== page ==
are centred in the "banlieues", the working/lower class suburbs
characterized by cheap high rise apartments, unemployment and a high
proportion of immigrants, especially people from North Africa (Algeria,
Morocco and Tunisia). Drug trafficking is sometimes seen in these areas
as a alternative or a way out of the miserable living conditions without
prospect and is sometimes even stimulated by parents. This makes some
people speak of the existence of an underground drug economy in the
3. The Prevalence
of Cannabis Use in France
few sound epidemiologic studies have been done in France on the prevalence
of cannabis use. Most information one finds on this subject is based
on surveys. The limitation of most of these surveys is that samples
are too small to draw any sound conclusions. The disparities one sees
between the findings of different surveys demonstrates this. The problem
with other, sound surveys is that they don't take into account the frequency
of use. Furthermore, some surveys do not make the distinction between
different kinds of drugs, which makes the results not very useful. A
few data that provide us some information will be presented here.
According to a survey
done in 1992 by the market research organisation SOFRES, 4,7 million
French people from the age group 12-44 have at one time smoked cannabis.
This represents a life time prevalence of 19%.
According to a number of studies that have been done in 1990, 1991 and
1992 by the French Committee of Health Education, 30% to 40% of the
people in the age groups 18-24 and 25-34 have at one time used cannabis.
Another study, a
survey carried by the French National Institute of Health and Medical
Research, studied the prevalence of cannabis at secondary schools. The
representative sample of this survey consisted of 12.466 high school
students, making these data much more sound than the previous ones.
If you look at the age group 11-19, 12% has at one time used cannabis.
The oldest of this age group, those who are 18 or 19, 29% has at one
time smoked cannabis.
Of those who have ever used cannabis, 40% belongs to the regular users,
which is defined by the researchers as at least ten times.
The figures presented
here are to give an idea about the prevalence of cannabis use in France.
If you compare these and other French data of cannabis prevalence to
European data, then cannabis prevalence in France does not seem to be
exceptionally high or low, but again, most figures are not very sound.
There also exist
some sociological, qualitative studies that have been carried out in
disadvantaged areas of the banlieues, the suburbs. According
to the estimations of some reports, in some neighbourhoods 50% to 80%
of the young people has smoked cannabis.
Looking at the big
disparities that exist between different studies concerning cannabis
use, one cannot make any sound estimation. Therefore, one can only cautiously
conclude that cannabis use is certainly not a rare phenomenon in France.
Especially among young people use seems to be quite widespread. My personal
impression, from what I have seen over the years in the Netherlands
and France, is that more people use in France than in the Netherlands.
More striking is the extend of cannabis use in France, which sometimes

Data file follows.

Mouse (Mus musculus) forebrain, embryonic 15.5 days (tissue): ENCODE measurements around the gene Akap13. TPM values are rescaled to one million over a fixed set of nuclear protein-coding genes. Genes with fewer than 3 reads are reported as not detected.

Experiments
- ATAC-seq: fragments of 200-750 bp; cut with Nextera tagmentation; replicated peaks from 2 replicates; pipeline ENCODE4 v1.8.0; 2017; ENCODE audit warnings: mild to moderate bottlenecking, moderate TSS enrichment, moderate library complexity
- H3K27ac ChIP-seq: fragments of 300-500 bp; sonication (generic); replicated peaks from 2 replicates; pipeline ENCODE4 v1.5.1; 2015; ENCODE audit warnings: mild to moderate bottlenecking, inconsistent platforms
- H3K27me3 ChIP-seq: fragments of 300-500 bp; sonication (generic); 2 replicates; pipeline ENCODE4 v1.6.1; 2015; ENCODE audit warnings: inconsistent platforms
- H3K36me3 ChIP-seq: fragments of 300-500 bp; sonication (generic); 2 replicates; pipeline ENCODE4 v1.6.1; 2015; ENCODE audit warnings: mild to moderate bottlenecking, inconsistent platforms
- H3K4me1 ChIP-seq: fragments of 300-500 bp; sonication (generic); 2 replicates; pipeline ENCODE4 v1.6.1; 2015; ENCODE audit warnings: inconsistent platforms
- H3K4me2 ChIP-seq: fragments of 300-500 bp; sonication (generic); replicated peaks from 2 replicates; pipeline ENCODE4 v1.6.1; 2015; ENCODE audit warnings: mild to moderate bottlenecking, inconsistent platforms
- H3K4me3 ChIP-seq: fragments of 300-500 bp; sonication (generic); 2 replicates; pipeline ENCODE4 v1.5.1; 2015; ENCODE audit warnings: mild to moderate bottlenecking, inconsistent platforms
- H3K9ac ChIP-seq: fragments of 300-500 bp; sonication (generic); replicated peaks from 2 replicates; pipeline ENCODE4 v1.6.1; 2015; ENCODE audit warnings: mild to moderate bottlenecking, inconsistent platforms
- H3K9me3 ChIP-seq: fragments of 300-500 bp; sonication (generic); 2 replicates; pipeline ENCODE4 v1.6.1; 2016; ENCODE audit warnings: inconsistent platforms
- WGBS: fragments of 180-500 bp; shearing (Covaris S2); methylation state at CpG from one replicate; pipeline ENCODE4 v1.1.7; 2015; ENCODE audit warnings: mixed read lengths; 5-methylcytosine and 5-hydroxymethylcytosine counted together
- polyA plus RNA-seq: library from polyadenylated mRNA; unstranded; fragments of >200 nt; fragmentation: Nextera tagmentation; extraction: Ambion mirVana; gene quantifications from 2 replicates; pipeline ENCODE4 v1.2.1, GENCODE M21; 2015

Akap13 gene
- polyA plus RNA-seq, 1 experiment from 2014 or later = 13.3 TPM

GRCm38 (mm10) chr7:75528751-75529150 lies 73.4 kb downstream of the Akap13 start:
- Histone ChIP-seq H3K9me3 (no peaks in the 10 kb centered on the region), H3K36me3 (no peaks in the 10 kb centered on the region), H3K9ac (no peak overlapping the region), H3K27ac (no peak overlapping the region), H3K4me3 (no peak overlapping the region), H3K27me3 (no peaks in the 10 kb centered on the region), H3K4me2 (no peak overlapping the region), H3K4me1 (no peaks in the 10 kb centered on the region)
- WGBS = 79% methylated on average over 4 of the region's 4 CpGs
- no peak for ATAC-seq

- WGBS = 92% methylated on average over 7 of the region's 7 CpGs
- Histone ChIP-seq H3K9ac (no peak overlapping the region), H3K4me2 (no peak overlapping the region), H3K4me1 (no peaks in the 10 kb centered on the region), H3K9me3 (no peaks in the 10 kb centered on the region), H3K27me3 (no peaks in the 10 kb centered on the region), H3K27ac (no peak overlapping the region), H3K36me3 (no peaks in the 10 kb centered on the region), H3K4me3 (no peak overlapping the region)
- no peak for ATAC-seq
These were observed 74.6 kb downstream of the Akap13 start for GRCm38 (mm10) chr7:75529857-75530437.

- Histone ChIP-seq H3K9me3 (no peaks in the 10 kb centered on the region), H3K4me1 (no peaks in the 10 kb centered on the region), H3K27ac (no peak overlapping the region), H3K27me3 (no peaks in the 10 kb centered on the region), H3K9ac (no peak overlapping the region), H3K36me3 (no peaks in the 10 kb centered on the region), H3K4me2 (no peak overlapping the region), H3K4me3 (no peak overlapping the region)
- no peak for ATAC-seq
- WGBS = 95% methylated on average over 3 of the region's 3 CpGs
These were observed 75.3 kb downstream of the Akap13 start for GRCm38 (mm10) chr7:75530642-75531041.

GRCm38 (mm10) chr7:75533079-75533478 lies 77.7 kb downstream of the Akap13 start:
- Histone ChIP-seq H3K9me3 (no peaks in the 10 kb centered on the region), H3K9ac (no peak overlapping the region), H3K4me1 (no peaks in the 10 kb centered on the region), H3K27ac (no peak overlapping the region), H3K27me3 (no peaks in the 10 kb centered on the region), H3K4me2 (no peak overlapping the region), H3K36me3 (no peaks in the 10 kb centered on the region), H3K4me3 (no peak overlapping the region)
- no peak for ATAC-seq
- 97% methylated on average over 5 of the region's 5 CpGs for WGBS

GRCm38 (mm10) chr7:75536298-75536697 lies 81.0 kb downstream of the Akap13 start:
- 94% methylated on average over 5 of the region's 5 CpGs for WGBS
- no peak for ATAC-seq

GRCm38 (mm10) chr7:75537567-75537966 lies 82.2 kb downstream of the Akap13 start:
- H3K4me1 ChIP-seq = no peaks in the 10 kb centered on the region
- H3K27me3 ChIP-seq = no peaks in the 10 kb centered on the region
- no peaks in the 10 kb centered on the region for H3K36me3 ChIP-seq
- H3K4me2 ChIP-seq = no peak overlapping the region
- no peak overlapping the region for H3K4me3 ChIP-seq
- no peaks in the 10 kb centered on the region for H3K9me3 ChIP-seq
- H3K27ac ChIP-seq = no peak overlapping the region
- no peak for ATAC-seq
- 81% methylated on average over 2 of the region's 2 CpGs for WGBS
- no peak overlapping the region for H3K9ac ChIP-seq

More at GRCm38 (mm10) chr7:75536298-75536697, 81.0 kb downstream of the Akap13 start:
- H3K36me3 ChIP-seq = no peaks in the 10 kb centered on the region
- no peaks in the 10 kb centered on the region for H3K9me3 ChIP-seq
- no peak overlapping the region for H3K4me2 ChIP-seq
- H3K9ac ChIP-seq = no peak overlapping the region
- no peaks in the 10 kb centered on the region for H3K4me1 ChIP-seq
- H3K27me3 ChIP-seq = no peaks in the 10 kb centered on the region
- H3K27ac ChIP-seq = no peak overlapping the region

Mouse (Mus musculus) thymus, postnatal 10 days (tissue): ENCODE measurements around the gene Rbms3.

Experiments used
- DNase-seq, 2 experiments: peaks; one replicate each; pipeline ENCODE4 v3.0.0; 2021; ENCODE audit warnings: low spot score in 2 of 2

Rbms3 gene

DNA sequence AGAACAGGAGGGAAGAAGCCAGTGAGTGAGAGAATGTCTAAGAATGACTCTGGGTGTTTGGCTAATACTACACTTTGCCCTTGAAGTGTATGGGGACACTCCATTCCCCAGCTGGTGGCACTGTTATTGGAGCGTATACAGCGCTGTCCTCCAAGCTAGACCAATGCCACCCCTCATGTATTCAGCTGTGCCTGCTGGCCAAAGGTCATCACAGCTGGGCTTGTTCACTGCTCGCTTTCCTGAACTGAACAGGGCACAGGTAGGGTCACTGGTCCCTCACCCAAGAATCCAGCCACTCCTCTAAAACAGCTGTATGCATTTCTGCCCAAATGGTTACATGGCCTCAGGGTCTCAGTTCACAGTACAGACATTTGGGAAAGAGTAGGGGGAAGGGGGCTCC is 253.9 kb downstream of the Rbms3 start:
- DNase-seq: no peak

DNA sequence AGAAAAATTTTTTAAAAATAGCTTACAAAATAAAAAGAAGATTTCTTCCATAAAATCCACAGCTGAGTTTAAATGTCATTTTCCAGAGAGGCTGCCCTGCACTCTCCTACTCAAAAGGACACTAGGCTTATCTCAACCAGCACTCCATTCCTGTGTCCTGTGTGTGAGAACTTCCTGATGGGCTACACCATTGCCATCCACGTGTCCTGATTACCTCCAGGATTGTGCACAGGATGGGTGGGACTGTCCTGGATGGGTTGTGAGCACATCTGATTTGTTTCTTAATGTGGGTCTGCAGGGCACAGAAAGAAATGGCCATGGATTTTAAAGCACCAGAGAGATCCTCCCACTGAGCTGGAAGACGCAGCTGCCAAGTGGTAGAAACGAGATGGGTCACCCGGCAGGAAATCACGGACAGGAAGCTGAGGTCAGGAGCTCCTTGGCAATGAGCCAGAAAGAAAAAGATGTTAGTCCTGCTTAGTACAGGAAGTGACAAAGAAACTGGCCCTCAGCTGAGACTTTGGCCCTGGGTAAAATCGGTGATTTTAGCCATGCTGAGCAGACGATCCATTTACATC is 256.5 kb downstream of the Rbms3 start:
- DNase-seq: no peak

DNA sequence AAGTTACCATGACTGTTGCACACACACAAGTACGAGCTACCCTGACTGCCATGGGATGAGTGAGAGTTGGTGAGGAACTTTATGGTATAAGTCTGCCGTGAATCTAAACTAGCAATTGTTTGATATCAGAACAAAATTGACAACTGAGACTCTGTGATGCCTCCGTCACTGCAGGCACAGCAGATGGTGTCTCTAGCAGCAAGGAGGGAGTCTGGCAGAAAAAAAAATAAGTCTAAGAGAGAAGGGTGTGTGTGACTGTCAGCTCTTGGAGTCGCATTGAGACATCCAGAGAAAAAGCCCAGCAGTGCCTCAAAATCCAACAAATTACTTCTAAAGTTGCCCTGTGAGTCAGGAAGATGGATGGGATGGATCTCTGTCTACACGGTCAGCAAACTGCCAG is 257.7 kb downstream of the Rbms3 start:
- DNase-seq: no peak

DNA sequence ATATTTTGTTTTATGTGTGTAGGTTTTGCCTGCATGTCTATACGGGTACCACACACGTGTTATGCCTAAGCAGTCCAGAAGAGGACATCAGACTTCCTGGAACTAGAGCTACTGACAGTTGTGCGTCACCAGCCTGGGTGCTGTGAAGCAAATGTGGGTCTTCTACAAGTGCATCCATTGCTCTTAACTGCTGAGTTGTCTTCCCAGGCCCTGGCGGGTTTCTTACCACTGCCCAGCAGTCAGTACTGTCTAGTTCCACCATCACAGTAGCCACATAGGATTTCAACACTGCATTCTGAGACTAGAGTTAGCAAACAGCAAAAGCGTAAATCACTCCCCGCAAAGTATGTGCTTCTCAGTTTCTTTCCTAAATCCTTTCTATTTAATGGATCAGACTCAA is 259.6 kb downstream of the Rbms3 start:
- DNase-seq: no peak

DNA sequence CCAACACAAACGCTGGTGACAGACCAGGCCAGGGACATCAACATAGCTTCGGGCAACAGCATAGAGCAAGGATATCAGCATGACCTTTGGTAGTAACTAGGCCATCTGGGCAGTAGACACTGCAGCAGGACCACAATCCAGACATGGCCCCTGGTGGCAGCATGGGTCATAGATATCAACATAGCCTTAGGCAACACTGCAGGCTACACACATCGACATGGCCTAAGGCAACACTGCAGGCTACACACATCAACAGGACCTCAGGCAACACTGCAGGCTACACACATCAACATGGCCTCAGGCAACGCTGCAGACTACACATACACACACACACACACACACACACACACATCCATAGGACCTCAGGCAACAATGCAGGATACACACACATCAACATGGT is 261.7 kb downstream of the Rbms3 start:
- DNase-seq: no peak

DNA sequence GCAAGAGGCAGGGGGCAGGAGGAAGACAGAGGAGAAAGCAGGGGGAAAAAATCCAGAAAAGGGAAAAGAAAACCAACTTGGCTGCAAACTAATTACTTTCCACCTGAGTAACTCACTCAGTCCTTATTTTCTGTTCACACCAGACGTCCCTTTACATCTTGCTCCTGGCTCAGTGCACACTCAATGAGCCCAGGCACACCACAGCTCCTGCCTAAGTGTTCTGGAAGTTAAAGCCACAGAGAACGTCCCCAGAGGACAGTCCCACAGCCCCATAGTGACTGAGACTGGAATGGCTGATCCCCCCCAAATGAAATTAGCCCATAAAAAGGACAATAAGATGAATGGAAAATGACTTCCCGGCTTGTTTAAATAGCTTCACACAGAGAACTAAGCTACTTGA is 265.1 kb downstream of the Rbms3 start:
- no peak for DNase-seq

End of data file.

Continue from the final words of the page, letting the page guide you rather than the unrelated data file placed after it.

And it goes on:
reminds Dutch people of Scandinavians drinking alcohol.
4. French Law on
Cannabis Use and Its Application
The French drug
law is called the law of 31 December 1970. This law forbids all drug
use, no matter the circumstances and no distinction is being made between
different kinds of drugs. Before 1970 drug use in private was not liable
to penalty. The reason law become more severe should be regarded in
view of the protest movements of 1968.
On March 1st 1994
a new law came into force, the new penal code (Nouveau Code Pénal).
Since this date all statutory provisions concerning drugs, with the
exception of drug use, have been transferred to this code.
This means law makes
a difference between drug possession and drug use. Possession of cannabis
falls under the new penal code, whilst use still falls under the law
The penalties for
cannabis use are a sentence from two months up to a year and/or a fine
from 500 Francs to 25,000 Francs. The more serious criminal offences
like possession, cultivation or trafficking of drug (cannabis) can be
punished much more severely, up to ten years sentence (and from 500.000
to 50 million French Francs).
During the seventies
and eighties the Ministry of Justice has issued several directives concerning
prosecution of drug users. Some of these directives called for not prosecuting
cannabis users. However, directives are in France always subordinate
to law, therefore it is the head prosecutor who in practice defines
the actual law enforcement policy in a district. Given the fact there
are 180 (district) courts in France, one could say there are 180 different
drug policies. Therefore, the real drug policy can change from one place
to the other, of which are many examples. Where cannabis use or the
possession of small amounts of cannabis (for personal use) is not prosecuted
in some places, one is prosecuted in other places. In big cities one
sees a growing tolerance from the side of the police, especially in
the lower class areas like the banlieues. In the rural areas cannabis
use is in many cases prosecuted.
As said before,
buying selling and drug possession fall under another code and are being
considered more serious criminal offences that are in most cases prosecuted.
One final remark
should be made here. Cannabis use may not always be prosecuted, this
does mean use is tolerated. Someone using cannabis or found to be carrying
a small quantity of cannabis, for example during a police identity control,
is still taking to the police station. While he may not be prosecuted,
there is a large chance he will be taken into custody and will have
to spend the night in prison, consequently most likely making him late